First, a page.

Christophe Coin's 1720's Italian cello
Christophe Coin’s 1720’s Italian cello with bone details

AE: The Haydn cello concerto has a special connection to many people. What is your personal connection to this masterful piece and why?

CC: You know this piece has been rediscovered quite recently. Well, recently being the 1960s. Before, only the D-Major, which is a much larger concerto, was played. And since the C-Major appeared, the D-Major is not so often played, which is a pity. It’s another level of difficulty—and, the Finale, which is a sort of French tune, something 6/8, is less flashy than the finale of the C-Major. It’s sort of a “wet blanket” Finale. So, people nowadays play the C-Major more.

My special connection I would say is that I recorded it, actually before Anner Bylsma recorded it with Tafelmusik, and it was my first recording as a soloist, and my first recording on a historical instrument. That was with Christopher Hogwood and the Academy of Ancient Music. I was 23, and I had a cello made especially for that recording. That was my first experience playing and recording a concerto, so it’s quite important for me, this recording.

AE: That is a special connection. When was the last time you performed it?

CC: Maybe two to three years ago.

AE: Not so long ago, but I’m sure it’s great to play it again.

CC: Yes, it’s nice to play it again, especially with such a good orchestra!

AE: What do you believe to be the next great frontier for period ensembles in terms of repertoire?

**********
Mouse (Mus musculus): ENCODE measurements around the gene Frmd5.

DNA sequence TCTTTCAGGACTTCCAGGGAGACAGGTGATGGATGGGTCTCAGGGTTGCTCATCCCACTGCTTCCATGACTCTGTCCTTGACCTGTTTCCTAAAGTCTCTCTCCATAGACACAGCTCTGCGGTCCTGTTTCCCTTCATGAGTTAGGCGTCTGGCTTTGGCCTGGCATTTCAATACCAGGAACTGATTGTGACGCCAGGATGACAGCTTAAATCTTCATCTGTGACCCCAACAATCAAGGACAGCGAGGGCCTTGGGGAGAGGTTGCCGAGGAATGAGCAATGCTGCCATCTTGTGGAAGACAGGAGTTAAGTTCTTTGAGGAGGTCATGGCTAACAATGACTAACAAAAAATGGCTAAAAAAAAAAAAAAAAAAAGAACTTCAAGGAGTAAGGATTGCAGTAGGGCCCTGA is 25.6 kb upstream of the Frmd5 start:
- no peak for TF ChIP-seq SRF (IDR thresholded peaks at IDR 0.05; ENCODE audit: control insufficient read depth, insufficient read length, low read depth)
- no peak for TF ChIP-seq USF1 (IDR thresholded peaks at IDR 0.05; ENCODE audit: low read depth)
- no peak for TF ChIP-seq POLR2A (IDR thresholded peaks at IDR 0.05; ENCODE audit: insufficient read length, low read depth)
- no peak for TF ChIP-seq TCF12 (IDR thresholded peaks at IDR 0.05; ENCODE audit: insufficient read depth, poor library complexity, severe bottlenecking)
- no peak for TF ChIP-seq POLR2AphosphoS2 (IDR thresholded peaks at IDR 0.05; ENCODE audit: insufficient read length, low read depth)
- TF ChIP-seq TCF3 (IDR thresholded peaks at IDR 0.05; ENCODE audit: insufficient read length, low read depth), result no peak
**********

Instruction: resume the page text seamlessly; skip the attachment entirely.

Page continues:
CC: I don’t know. Nowadays, some orchestras on period instruments play Debussy and Ravel. With the quartet (Quatuor Mosaïques), we play Bartok’s first and second quartet on gut strings. I think that’s the limit. I mean, until the first World War, gut strings were used, quite generally, in all orchestras, and then it progressively changed. Between the two wars, I think people started to change strings—the violin for the E string because they broke most easily. Maybe the cellists were the last to change. Nowadays, it would be impossible to go to a modern orchestra with gut strings. I think there is no reason not to play twentieth-century repertoire on gut strings.

It’s a little more complicated for the winds, such as the oboe or clarinet, because the keyed instruments changed a lot during the nineteenth century and the evolution was complicated. It’s difficult to have twenty different instruments to play the repertoire that spans the nineteenth century. I have heard some Wagner and Mahler with period instruments already. I’m not sure it really brings something completely new. The most important thing for me is the concept you have behind a performance, not so much the instruments themselves.

Maybe it’s also interesting to have modern composers write pieces for period instruments. I know that Tafelmusik has commissioned new pieces. Of course, it’s not so interesting when a composer uses period instruments as a gimmick. But if you really try to understand the technique and the possibility of generating a new sound, I think it’s a challenge for the composer.

Join us for The Eloquent Cello, October 5-9 at Jeanne Lamon Hall, Trinity-St. Paul’s Centre. Tickets are available here.

Advertisements

Leave a Reply

Fill in your details below or click an icon to log in:

WordPress.com Logo

You are commenting using your WordPress.com account. Log Out / Change )

Twitter picture

You are commenting using your Twitter account. Log Out / Change )

Facebook photo

You are commenting using your Facebook account. Log Out / Change )

Google+ photo

You are commenting using your Google+ account. Log Out / Change )

Connecting to %s